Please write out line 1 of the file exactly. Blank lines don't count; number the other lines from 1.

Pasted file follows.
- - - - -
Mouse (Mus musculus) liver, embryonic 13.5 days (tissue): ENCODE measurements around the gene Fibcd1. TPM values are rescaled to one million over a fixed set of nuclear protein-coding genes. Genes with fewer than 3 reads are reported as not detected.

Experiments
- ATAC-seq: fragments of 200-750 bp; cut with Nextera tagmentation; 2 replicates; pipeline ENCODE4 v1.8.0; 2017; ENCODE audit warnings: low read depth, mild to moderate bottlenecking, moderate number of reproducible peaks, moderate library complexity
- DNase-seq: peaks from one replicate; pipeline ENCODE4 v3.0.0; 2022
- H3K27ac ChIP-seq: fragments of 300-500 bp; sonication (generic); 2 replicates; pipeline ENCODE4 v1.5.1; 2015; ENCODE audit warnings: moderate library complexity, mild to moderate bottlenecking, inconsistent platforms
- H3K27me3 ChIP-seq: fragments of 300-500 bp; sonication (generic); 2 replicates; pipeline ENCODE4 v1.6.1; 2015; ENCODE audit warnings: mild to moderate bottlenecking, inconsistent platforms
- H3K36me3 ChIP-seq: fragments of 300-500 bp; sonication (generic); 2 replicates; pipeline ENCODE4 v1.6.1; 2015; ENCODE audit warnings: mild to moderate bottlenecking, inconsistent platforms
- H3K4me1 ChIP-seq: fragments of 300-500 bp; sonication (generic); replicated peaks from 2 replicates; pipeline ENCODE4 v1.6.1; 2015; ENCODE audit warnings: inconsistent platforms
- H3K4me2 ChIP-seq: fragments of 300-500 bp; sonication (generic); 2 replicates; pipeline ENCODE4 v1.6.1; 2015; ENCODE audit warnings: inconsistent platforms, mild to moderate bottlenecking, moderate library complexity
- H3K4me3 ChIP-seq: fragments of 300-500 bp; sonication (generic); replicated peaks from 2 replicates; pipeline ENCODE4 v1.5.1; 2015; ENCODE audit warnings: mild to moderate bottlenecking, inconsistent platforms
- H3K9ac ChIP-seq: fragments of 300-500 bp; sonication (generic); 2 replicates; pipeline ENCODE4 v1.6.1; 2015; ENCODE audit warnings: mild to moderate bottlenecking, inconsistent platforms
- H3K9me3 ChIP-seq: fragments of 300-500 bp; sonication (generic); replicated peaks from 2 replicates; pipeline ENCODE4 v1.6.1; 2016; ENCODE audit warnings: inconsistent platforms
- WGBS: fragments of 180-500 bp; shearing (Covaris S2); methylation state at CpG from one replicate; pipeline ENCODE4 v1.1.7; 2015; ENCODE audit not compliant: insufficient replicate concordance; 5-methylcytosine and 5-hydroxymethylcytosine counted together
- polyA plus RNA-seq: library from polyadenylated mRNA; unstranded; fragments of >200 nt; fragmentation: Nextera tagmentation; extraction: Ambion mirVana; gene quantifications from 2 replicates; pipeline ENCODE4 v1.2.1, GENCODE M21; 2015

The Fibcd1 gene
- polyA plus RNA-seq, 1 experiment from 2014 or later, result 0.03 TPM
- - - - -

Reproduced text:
Mouse (Mus musculus) liver, embryonic 13.5 days (tissue): ENCODE measurements around the gene Fibcd1. TPM values are rescaled to one million over a fixed set of nuclear protein-coding genes. Genes with fewer than 3 reads are reported as not detected.